This year has been a heavy running year for me. Normally, I’m about a 5 mile per week runner. This year, I’ve already completed two half marathon distance races and 5 km race, with a couple more long races scheduled. A lot of training miles goes into completing every one of those races. When I’m actively in a training cycle, I’m averaging 10-15 miles per week. For the first time in over a decade of running, I stuck to a training plan. The results were pretty incredible. In March, I recorded my personal best 5 km time. Then, in April, I logged my second best time for a half marathon (only about 90 seconds off from my personal record). Most recently, I smashed my prior personal best in a 25 km race. Even better, I felt amazing afterwards. In four times completing that race, this was by far the best I’ve felt. All those training miles made a difference.
This banner year has led to some reflection about why I run. I was never a runner. During high school, my least favorite day was the one where we had to run the mile for presidential fitness testing. I stubbornly refused to run and insisted on walking the whole thing. It’s funny how time is different when you’re young–that mile seemed to last forever. Now I think of a mile run as so easy (“I can do anything for ten minutes”). As I’ve grown older, I’ve come to see running as such a gift. I’m not a fast runner and on my best days, I’m solidly middle of the pack. But, I’m incredibly grateful that I can run. Running feels almost miraculous in the way we can ask our bodies to perform.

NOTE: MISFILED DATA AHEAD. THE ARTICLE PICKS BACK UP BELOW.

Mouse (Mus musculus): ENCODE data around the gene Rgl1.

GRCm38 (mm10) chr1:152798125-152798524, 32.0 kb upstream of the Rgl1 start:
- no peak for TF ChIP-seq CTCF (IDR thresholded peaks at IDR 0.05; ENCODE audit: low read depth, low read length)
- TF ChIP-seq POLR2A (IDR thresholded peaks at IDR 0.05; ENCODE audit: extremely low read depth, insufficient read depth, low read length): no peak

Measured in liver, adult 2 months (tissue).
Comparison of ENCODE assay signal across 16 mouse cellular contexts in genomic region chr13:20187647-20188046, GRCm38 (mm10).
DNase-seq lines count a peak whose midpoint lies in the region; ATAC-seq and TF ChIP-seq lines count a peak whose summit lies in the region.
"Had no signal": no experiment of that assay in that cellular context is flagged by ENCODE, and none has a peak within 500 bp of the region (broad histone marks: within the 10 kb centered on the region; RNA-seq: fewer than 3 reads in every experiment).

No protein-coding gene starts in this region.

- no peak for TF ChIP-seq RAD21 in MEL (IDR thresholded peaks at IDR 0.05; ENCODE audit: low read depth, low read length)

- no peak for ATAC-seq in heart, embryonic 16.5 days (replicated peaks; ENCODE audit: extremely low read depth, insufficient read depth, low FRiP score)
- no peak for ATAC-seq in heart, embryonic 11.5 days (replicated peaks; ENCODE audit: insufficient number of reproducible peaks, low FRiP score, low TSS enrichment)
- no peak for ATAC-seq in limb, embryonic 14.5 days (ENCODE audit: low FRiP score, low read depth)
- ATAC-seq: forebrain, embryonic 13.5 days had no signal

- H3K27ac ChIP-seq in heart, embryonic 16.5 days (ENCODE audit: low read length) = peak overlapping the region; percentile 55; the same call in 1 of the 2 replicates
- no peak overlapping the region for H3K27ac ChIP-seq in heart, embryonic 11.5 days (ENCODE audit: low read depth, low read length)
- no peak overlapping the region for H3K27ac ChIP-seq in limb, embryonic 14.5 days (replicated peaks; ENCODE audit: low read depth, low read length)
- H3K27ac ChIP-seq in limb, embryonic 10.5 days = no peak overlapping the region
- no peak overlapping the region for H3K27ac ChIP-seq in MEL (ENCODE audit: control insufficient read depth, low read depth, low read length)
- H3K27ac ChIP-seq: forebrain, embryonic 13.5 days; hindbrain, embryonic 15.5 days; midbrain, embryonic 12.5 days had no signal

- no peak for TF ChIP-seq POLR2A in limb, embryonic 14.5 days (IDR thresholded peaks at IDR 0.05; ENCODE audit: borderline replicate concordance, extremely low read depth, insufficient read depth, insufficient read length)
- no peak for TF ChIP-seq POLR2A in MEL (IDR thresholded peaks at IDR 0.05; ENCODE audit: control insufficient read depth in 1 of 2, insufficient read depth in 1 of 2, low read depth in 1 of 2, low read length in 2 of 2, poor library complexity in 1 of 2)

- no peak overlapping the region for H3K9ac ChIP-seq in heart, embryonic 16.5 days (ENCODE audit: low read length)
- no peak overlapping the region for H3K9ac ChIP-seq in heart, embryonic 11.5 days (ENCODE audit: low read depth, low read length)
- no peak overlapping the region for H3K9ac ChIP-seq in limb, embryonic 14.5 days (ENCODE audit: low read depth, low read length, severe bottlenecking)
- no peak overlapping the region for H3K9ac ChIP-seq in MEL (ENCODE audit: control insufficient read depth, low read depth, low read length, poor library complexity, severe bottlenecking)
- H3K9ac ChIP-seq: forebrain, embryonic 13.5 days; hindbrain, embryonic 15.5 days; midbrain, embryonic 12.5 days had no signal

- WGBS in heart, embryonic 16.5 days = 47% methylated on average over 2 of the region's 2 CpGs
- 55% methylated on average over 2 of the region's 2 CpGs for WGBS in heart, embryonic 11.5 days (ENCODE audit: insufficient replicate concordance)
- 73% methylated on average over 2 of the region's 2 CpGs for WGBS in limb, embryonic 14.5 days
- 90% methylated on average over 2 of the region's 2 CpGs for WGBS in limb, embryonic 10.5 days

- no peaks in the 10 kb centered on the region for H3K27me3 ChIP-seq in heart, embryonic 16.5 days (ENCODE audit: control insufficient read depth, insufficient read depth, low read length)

Running makes me aware of the mind-body connection. During my first year of grad school, I ran consistently to maintain my sanity. Those runs were on the shorter side; usually 2-4 miles. But I would repeat the mantra “strong body strong mind.” Forcing my body to work, to stay healthy, definitely sustained those long days and nights of studying. Running clears my head and reminds me that willpower defeats physical discomfort.
But the real reason I run is because it is hard and it scares me. Whenever I set out for a run longer than 4 miles, I confront fear and self-doubt: can I do this? One of my favorite quotes, attributed to Ralph Waldo Emerson is: “Do the thing you fear and the death of fear is certain.” There’s something powerful about conquering fear on a micro scale. During that long 15.5 mile race earlier this year, I conquered fear over and over again. When I crossed that finish line, I felt invincible. Running gives me courage to do other big things. It also shows me the value of consistent, hard work over time. A solid training cycle invariably yields a better race.
Those lessons translate into my work and into our mission to achieve financial independence. The years we’re in right now feel a lot like those early miles of a long race. It’s all about staying the course and getting to the next mile.